Bob Frankston

After the webloggers roundtable 14 of us went to dinner at Bombay Cafe on Mass Ave. I ended up sitting next to Bob Frankston, who, with Dan Bricklin (also in attendance) invented VisiCalc, setting fire to the personal computer revolution and effectively defining the very essence of “killer app.”
I have a lot of respect for Bob. He talked a mile a minute, so fast that words slurred, especially while eating, and he’s full of ideas. We talked about abstraction, .NET, shipping prototypes, “datoids”, innovation, the tension of “management”, writing, essays and editing. It was an honor, in a way. Not hero worship – enough time backstage at rock conerts will get you over that – but more along the lines of “what a learning experience!”
He gesticulated wildly – more than a dozen times he came within an inch of hitting me in the face while swinging his arms. After a while it became normal, and I stopped flinching, but I also noticed that sub-conciously I was leaning into my plate of food only when he was eating.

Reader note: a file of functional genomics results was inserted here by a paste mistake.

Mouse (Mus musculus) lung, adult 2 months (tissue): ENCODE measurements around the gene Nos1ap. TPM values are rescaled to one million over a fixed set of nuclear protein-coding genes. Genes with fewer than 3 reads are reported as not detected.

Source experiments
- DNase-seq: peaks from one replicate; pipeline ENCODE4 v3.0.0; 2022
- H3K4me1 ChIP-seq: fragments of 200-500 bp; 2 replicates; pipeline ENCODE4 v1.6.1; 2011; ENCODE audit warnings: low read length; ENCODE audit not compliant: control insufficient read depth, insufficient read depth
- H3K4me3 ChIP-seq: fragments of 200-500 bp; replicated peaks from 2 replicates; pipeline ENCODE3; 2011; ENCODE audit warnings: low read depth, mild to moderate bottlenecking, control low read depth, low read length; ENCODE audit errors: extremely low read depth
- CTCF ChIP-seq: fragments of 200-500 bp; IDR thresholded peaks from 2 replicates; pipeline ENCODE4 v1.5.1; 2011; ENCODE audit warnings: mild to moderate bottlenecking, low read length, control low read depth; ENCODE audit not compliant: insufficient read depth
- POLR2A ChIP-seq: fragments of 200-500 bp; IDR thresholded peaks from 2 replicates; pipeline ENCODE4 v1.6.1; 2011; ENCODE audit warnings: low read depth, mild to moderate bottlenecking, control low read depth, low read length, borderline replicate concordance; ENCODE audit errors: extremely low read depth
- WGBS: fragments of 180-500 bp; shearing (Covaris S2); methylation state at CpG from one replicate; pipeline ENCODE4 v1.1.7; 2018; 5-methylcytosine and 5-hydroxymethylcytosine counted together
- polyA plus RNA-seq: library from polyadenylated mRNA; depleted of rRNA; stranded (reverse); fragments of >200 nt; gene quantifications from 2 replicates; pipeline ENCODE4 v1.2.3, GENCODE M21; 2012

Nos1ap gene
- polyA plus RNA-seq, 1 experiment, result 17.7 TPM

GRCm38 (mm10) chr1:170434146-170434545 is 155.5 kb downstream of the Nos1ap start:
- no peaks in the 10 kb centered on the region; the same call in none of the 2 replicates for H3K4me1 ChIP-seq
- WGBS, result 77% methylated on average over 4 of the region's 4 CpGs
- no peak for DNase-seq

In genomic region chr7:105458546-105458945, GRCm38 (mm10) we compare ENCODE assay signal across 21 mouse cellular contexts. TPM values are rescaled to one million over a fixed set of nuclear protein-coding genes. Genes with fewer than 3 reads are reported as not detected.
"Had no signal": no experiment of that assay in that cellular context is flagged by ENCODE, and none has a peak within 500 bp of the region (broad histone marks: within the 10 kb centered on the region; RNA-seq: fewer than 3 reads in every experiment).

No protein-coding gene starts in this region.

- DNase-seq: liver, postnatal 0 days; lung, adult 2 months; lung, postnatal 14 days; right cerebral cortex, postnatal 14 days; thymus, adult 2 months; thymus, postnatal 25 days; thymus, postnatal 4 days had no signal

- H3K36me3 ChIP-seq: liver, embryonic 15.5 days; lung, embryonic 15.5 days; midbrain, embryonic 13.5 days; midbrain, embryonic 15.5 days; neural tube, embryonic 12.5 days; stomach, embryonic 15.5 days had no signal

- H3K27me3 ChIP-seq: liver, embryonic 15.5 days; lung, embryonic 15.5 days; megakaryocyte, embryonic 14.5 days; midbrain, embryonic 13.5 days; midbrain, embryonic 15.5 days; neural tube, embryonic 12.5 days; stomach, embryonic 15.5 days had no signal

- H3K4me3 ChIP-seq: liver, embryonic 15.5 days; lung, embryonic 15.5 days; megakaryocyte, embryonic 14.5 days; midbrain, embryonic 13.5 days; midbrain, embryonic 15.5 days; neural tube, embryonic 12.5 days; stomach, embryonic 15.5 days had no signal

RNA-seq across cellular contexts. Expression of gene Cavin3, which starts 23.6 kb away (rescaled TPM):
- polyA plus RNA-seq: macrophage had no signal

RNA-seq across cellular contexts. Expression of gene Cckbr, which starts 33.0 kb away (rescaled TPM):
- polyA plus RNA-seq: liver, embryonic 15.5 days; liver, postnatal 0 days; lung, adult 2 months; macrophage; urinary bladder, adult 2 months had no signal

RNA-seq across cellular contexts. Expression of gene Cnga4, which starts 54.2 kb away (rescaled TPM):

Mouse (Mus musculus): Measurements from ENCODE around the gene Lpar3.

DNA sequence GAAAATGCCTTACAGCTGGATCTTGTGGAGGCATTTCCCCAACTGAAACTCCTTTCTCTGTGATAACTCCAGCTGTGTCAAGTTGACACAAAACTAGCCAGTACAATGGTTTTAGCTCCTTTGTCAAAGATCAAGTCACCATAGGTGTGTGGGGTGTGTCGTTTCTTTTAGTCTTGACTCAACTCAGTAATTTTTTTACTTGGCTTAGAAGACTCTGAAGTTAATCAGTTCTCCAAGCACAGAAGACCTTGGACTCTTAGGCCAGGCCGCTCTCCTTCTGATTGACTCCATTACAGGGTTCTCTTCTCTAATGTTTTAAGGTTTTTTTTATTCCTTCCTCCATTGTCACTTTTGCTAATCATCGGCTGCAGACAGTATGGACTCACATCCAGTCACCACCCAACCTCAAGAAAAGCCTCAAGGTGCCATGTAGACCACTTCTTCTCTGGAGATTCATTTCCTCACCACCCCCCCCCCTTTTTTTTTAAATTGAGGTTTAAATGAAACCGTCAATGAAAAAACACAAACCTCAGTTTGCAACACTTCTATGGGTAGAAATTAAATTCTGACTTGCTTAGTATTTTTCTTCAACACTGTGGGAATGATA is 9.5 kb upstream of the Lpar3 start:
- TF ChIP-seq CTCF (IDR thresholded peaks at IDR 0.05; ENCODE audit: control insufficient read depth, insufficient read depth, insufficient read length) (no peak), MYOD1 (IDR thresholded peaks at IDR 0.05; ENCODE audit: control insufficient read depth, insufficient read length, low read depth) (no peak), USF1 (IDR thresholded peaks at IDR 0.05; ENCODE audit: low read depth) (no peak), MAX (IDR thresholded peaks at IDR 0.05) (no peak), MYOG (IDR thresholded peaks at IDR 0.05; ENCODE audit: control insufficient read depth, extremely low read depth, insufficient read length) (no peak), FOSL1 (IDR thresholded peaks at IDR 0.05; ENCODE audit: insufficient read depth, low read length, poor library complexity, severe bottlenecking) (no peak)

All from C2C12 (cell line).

At one point he said, I paraphrase, “All these ideas, I don’t have any time to create them. I’m just trying to leave a trail so other people can run with them. They’re all opportunities, some big ones, for someone else. I can only define them.” Having just turned forty, this comment struck me. Bob’s not got enough time _in this _life__ to realize all his ideas. Neither do I. He’s solved the puzzle in one way. I’m still young enough to solve it in another way, potentially, for now.
At the very end, several of us were commenting that only two women came to the roundtable, and only one came to dinner. And Betsy, at dinner, was the one who coordinated ordering, paying, etc. Bob said, with all ernest intent and goodwill, “You know the real value of women?” – a couple of us exchanged glances and rolled eyes, this was dangerous territory and we’d never go here – “The real value of women is that they hate dirt more than we do!” After the stunned laughter and awkward silence, Dave said, “That’ll never get you laid Bob.” Betsy said, “So true.”
I should also note that on the other side of me at dinner was Mike Rogers who is also a great guy. We had lots of run talking about how 4D hits a nasty scaling wall when your app gets too big or has too many users. Mike’s really into software project management and development team coaching, and I get the sense he’s good at it.